On May 1, 2018 The Fedora Project, released Fedora 28, the latest version of the open source operating system. You are able to download Fedora 28 Server, Fedora 28 Workstation and Fedora 28 Atomic Host (Fedora Atomic is a platform for your Linux-Docker-Kubernetes (LDK) application stack. Already a Fedora user and looking to get started right away, there is a great post on the Fedora Magazine site – Upgrading Fedora 27 to Fedora 28 to help.
One of the new features is a modular repository, this will allow you to choose between different versions of software that you need for your software. Not sure this is something I’ll need as I am not a developer but good to know that it exists. If other distros do this already let me know on Twitter.
A new feature in Fedora workstation, allowing you to include some third-party software repositories. A couple that have been highlighted are:
- Google Chrome, the web browser from Google (google-chrome.repo)
- NVIDIA’s proprietary graphics drivers (rpmfusion-nonfree-nvidia-driver.repo)
For those of us that run virtualization software on our workstations like VirtualBox, Fedora 28 has added ‘VirtualBox Guest Additions’ now as default. Guest drivers and guest additions are now part of the default installation and any installation of Fedora Workstation as a guest on VirtualBox will have the ‘Guest Additions’ features working out-of-the-box.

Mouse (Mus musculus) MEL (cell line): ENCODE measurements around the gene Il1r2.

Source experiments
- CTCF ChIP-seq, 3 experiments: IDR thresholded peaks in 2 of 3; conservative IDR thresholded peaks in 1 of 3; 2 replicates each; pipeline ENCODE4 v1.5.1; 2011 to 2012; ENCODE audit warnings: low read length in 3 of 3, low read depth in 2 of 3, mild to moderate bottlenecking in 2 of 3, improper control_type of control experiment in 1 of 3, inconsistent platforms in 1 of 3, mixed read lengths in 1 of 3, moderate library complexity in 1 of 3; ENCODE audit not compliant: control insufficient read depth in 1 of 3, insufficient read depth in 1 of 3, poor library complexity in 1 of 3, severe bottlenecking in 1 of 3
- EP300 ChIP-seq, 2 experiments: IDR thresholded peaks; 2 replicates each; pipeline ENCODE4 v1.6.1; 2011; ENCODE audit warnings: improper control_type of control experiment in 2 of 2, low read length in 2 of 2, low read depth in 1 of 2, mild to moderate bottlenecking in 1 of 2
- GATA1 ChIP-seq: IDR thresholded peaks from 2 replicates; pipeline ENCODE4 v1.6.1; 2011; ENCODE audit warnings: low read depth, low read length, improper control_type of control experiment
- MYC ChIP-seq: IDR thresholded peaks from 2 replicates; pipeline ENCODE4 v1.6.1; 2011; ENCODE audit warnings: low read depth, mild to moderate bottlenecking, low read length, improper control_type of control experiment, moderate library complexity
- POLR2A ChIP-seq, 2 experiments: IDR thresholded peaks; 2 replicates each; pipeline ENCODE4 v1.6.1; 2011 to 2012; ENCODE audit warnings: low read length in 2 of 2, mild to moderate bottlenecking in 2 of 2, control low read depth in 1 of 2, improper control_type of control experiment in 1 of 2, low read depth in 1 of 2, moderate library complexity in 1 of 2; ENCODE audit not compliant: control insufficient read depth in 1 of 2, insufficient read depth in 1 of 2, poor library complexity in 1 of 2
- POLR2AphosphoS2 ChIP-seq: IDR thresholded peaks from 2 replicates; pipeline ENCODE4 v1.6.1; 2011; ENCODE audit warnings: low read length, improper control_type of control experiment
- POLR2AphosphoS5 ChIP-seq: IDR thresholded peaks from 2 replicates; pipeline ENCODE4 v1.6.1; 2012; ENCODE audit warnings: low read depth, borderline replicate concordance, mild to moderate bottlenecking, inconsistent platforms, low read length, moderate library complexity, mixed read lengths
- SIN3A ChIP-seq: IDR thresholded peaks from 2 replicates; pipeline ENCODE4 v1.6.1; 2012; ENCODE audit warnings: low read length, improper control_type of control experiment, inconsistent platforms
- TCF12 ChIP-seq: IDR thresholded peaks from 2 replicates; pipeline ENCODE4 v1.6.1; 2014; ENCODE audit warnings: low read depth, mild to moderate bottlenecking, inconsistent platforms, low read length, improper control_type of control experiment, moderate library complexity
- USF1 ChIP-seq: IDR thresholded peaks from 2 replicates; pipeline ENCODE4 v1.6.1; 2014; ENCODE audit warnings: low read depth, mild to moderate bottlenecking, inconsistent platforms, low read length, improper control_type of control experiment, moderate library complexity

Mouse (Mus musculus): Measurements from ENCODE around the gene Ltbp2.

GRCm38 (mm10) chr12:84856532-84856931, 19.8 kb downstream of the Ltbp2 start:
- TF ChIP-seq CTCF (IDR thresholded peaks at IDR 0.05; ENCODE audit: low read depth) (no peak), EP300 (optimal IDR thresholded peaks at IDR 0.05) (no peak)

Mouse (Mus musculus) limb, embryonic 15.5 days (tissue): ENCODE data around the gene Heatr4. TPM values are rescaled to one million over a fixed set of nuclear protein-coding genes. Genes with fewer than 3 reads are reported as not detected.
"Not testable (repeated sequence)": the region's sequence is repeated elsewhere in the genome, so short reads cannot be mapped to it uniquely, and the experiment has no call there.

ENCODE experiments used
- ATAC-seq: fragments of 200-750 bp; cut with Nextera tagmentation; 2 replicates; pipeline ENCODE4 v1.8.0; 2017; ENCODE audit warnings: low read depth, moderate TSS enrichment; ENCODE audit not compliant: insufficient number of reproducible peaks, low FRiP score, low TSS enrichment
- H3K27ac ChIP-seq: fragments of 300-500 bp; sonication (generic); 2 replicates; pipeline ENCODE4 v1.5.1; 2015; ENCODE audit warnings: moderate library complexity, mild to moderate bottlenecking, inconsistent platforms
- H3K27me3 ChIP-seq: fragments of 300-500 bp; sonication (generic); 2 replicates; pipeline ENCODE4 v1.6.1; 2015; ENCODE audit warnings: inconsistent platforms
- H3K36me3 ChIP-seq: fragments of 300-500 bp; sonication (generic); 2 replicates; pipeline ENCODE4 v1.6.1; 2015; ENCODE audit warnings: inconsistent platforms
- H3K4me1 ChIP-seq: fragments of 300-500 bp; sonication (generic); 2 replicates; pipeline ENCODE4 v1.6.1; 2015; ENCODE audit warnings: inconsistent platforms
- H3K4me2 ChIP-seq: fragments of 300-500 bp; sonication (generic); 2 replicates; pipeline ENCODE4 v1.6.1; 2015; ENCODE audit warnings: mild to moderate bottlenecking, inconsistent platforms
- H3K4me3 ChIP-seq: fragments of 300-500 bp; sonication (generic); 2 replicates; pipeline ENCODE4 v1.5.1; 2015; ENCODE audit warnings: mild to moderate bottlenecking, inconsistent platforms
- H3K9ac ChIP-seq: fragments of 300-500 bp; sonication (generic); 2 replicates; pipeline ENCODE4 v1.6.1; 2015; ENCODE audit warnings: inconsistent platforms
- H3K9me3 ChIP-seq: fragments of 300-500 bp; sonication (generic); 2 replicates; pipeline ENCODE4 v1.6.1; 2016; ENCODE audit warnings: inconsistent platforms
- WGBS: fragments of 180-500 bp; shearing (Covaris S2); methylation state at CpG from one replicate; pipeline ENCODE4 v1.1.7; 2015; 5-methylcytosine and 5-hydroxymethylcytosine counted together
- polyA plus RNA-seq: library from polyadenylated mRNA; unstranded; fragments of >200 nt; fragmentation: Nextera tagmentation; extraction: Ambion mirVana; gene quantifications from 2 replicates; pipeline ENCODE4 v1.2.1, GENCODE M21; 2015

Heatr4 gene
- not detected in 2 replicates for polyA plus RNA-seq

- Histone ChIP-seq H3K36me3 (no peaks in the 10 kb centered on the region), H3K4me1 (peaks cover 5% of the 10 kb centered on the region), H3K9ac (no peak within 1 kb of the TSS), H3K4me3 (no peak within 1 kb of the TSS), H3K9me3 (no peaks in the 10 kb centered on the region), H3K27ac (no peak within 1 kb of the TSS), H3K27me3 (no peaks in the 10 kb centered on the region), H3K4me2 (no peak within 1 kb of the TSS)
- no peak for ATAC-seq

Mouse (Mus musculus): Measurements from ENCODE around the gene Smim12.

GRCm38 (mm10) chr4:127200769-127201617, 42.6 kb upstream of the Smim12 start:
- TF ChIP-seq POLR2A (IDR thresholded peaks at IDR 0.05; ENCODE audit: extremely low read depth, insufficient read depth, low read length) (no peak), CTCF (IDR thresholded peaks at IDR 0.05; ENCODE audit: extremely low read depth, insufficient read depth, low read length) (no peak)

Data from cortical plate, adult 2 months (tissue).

Fedora 28 features GNOME 3.28
Fedora 28 Workstation features GNOME 3.28 as the default desktop environment. Thunderbolt 3 connectors are supported, and new power saving features will provide extended battery for your notebook’s daily use.
If you have a unique use case for running Fedora 28 – did you know Fedora Labs is a selection of curated bundles of purpose-driven software and content as curated and maintained by members of the Fedora Community. For example if you are into astronomy, robotics or security you can download a version purpose built.
Fedora 28 Atomic Host also includes Kubernetes 1.9, which adds a host of new and innovative features for orchestrating container-native workloads.
Fedora 28 is available now for download.
Have you already downloaded and installed Fedora 28? Are you enjoying it? Is it running on bare metal as your primary machine or are you running it as a virtual machine? Let me know on Twitter and thanks for reading!